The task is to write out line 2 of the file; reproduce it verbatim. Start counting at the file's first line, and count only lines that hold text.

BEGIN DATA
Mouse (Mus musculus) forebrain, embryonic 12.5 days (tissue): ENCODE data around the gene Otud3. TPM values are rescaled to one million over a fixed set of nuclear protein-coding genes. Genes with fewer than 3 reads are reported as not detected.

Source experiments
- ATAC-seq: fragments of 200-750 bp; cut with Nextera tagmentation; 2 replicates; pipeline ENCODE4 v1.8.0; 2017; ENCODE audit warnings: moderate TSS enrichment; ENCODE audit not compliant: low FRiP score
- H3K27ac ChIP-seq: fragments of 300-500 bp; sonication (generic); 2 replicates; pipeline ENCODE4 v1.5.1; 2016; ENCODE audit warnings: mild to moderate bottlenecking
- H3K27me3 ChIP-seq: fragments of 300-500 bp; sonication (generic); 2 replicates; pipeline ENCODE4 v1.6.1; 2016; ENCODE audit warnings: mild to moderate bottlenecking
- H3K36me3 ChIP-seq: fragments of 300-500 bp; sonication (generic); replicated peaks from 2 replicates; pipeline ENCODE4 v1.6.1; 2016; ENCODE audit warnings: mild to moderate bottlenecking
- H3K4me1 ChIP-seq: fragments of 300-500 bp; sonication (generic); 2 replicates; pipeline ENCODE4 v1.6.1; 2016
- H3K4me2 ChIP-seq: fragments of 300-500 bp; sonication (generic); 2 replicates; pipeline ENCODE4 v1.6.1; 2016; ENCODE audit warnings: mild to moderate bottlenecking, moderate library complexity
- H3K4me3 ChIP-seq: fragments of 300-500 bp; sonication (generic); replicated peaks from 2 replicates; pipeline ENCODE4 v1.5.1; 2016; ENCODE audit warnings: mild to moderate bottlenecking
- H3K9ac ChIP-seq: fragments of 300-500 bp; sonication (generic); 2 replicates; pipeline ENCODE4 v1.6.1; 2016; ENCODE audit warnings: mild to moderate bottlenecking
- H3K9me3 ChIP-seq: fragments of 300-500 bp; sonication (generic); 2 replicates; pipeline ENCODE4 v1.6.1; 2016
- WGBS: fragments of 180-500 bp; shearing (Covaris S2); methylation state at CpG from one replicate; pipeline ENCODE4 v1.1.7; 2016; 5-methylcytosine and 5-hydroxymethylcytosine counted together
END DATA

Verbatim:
Source experiments